Cost of air pollution

Death in the Air Infographic by World Bank

The World Bank released a new report titled “The Cost of Air Pollution: strengthening the economic case for action” and in it they detail how air pollution is now the 4th leading risk factor for deaths worldwide. That’s worse than the deaths attributed to alcohol and drug use, HIV/AIDS, and even malaria. Besides the other reasons for reducing air pollution (climate change, our health, etc.) the economic one is probably the one that will communicate the strongest to everyone as air pollution costs the global economy in terms of foregone labor income to the tune of $225 Billion each year globally.

Click here for full report.

Click here to view the infographic in higher resolution.

Air pollution has emerged as the fourth-leading risk factor for deaths worldwide. While pollution-related deaths mainly strike young children and the elderly, these deaths also result in lost labor income for working-age men and women. The loss of life is tragic. The cost to the economy is substantial. The infographic below is mainly based on findings from The Cost of Air Pollution: Strengthening the economic case for action, a joint study of the World Bank and the Institute for Health Metrics and Evaluation (IHME).
Air pollution has emerged as the fourth-leading risk factor for deaths worldwide. While pollution-related deaths mainly strike young children and the elderly, these deaths also result in lost labor income for working-age men and women. The loss of life is tragic. The cost to the economy is substantial. The infographic below is mainly based on findings from The Cost of Air Pollution: Strengthening the economic case for action, a joint study of the World Bank and the Institute for Health Metrics and Evaluation (IHME).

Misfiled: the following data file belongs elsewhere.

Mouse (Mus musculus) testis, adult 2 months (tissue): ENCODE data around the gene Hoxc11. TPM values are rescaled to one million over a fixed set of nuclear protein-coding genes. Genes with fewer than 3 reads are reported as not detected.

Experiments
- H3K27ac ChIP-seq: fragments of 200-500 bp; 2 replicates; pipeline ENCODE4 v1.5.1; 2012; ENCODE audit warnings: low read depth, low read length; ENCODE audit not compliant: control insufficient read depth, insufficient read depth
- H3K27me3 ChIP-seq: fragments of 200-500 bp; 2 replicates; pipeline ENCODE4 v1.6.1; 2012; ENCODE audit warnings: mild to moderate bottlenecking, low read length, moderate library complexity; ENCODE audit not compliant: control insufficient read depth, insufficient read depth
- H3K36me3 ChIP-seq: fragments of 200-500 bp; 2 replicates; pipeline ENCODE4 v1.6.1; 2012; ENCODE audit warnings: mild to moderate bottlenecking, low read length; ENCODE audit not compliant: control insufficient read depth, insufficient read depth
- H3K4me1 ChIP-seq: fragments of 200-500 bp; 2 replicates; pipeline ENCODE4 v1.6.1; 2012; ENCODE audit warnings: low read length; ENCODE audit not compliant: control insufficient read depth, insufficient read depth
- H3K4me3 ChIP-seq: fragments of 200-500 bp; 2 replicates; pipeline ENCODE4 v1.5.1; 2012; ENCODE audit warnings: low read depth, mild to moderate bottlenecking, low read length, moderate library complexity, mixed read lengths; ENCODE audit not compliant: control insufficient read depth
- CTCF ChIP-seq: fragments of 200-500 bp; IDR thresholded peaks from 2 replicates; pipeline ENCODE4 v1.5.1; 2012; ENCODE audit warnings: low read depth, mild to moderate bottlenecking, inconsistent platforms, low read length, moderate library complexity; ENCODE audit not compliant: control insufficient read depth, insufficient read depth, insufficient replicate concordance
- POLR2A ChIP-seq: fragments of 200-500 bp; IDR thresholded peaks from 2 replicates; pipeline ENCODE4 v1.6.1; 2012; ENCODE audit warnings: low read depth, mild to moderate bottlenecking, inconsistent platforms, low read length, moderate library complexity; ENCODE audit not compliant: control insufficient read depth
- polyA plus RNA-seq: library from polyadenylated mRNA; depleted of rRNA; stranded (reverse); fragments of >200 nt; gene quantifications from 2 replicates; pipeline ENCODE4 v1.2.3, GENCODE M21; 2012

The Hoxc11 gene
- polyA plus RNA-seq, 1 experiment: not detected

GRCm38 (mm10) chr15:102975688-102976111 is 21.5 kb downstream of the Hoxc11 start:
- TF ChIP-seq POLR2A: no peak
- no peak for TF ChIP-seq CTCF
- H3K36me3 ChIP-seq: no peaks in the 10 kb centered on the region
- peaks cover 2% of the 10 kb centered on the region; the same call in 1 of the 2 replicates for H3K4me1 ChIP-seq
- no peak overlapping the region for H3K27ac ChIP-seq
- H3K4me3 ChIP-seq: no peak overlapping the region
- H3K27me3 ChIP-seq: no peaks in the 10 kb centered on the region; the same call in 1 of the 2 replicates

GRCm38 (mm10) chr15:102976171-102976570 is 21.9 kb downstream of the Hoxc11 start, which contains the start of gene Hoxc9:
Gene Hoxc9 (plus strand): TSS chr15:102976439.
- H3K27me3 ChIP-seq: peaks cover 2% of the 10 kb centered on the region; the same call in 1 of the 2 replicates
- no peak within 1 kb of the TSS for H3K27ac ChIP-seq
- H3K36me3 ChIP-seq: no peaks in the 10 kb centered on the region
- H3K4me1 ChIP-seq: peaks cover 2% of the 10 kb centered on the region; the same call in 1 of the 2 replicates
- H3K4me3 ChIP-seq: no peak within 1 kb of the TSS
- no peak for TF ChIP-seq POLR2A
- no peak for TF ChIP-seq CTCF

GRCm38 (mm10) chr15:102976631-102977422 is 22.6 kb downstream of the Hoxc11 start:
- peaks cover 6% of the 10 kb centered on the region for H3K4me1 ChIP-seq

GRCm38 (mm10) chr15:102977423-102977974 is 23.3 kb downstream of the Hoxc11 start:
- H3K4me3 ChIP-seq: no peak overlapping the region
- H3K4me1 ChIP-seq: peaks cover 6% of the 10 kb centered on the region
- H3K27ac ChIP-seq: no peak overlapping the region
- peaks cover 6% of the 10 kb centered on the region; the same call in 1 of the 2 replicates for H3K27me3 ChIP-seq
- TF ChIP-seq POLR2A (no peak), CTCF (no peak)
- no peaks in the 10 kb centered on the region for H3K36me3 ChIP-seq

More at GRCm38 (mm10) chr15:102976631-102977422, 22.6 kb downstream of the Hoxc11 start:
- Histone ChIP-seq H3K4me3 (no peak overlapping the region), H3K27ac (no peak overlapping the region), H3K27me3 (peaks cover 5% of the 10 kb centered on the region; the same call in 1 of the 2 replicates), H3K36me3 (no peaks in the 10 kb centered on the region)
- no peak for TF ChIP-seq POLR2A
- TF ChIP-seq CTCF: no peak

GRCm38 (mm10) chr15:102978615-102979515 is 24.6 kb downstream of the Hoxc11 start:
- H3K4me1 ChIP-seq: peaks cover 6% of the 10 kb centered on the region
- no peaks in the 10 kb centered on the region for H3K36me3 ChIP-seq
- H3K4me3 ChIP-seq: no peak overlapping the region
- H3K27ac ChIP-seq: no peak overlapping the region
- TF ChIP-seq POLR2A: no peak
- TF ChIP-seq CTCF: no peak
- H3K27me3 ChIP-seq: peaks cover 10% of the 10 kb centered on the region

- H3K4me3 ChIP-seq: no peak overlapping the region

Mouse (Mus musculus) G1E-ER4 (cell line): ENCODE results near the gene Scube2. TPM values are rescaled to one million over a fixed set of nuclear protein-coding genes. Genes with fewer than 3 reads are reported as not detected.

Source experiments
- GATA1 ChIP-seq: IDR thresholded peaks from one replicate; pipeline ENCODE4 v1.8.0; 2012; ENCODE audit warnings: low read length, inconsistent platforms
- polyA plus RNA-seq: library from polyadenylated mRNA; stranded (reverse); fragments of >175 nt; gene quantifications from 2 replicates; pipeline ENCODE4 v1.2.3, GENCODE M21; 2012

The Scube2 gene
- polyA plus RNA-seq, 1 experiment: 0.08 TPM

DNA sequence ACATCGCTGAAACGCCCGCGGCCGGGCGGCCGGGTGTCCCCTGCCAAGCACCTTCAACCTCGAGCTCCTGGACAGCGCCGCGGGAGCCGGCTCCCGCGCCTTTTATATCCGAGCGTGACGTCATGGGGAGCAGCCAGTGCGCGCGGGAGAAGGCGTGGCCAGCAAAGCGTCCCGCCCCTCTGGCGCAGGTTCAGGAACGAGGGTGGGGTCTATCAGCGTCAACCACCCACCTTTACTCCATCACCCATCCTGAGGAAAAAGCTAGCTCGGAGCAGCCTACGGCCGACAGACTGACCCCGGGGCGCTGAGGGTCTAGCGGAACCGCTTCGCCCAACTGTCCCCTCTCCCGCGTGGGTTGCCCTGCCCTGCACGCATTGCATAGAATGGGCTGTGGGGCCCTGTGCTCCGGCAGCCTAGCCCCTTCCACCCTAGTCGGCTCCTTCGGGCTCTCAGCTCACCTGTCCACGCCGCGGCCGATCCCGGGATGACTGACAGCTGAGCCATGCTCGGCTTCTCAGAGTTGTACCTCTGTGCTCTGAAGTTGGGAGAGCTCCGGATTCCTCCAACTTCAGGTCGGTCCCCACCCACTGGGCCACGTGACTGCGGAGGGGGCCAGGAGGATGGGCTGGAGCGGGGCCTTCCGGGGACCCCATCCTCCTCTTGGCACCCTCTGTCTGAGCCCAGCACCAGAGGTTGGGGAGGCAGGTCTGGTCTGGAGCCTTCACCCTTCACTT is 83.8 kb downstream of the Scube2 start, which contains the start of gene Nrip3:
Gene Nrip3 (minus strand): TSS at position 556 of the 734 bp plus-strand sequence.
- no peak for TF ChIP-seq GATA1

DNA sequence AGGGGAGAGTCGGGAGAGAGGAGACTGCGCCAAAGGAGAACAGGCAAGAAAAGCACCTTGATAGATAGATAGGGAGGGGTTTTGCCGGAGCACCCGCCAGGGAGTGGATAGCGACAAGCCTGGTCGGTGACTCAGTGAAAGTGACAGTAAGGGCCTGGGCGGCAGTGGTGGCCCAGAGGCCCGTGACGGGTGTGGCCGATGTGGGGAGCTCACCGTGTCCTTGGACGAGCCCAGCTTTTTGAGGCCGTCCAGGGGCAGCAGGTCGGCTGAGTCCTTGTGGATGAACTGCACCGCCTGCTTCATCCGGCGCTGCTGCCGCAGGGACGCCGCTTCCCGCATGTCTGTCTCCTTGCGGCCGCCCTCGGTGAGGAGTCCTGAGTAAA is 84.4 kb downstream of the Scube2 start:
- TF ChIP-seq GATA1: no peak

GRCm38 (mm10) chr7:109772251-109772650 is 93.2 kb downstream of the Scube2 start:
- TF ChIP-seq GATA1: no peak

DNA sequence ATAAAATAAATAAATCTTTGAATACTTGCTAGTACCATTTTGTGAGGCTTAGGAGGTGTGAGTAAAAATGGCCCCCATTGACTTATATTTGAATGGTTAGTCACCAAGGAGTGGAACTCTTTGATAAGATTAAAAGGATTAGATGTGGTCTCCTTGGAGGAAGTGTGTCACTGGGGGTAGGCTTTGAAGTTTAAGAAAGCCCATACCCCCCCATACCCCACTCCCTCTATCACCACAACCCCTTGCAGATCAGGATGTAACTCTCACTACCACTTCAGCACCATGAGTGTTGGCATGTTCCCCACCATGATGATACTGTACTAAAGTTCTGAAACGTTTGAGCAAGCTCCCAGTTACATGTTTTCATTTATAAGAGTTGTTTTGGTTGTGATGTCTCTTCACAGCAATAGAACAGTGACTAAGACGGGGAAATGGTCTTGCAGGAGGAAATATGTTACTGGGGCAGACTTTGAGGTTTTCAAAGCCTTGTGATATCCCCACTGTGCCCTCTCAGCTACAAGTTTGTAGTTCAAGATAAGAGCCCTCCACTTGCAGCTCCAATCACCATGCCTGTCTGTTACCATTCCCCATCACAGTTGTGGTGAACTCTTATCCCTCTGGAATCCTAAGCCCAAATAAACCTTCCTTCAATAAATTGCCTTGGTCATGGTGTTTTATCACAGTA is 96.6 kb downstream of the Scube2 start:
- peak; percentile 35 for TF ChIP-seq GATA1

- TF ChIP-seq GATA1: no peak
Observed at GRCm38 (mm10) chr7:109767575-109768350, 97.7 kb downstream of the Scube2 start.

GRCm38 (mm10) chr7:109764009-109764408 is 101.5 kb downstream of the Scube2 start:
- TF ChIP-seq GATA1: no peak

Exactly how much does Diwali harm Delhi’s air?

News reports this year suggested that people are now more aware that fireworks increase air pollution in Delhi, and there were reports of reduced sales of fireworks. But with 22 million people, Diwali must go on. So that got me to thinking: just how bad does Diwali make our air?

To get to the bottom of it, I stationed our trusty Dylos DC1700 particle counter on my porch. I tracked (outdoor) air quality before, during, and after Diwali in Green Park, New Delhi. Here’s what I found:

Diwali Pollution Graph 2015

Nerd note: I converted the Dylos 0.5 and 2.5 micron counts to approximate PM 2.5 ug/m3, which then gives us an AQI.

The left axis is PM2.5 and the colors represent the range of the AQI in ug/m3. Also plotted on the graph are some averages to put things in perspective.

Delhi winter air averages 220 micrograms/m3, but during the peak Diwali fireworks on November 11, our numbers spiked to almost 700 micrograms/m3! That’s 28 times the WHO 24-hour limit of 25 ug/m3.

By comparison, Beijing’s air is often criticized, but Delhi peaked at about 7 times the Beijing average.

I always look forward to Diwali, but I’ll be packing a pollution mask!